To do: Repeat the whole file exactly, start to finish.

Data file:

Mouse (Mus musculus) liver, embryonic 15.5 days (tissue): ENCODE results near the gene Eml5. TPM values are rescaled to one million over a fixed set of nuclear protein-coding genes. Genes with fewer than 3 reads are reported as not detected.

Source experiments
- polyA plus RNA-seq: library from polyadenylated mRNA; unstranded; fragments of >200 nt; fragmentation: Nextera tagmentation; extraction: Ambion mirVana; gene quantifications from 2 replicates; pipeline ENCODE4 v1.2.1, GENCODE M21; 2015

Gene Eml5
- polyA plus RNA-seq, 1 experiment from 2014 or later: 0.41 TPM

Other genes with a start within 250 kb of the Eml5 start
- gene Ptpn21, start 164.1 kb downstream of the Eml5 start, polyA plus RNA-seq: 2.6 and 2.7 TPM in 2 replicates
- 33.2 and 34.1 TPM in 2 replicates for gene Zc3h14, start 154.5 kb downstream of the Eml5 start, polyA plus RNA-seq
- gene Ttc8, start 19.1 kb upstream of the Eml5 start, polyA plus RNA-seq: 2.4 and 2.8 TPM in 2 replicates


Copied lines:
Mouse (Mus musculus) liver, embryonic 15.5 days (tissue): ENCODE results near the gene Eml5. TPM values are rescaled to one million over a fixed set of nuclear protein-coding genes. Genes with fewer than 3 reads are reported as not detected.

Source experiments
- polyA plus RNA-seq: library from polyadenylated mRNA; unstranded; fragments of >200 nt; fragmentation: Nextera tagmentation; extraction: Ambion mirVana; gene quantifications from 2 replicates; pipeline ENCODE4 v1.2.1, GENCODE M21; 2015

Gene Eml5
- polyA plus RNA-seq, 1 experiment from 2014 or later: 0.41 TPM

Other genes with a start within 250 kb of the Eml5 start
- gene Ptpn21, start 164.1 kb downstream of the Eml5 start, polyA plus RNA-seq: 2.6 and 2.7 TPM in 2 replicates
- 33.2 and 34.1 TPM in 2 replicates for gene Zc3h14, start 154.5 kb downstream of the Eml5 start, polyA plus RNA-seq
- gene Ttc8, start 19.1 kb upstream of the Eml5 start, polyA plus RNA-seq: 2.4 and 2.8 TPM in 2 replicates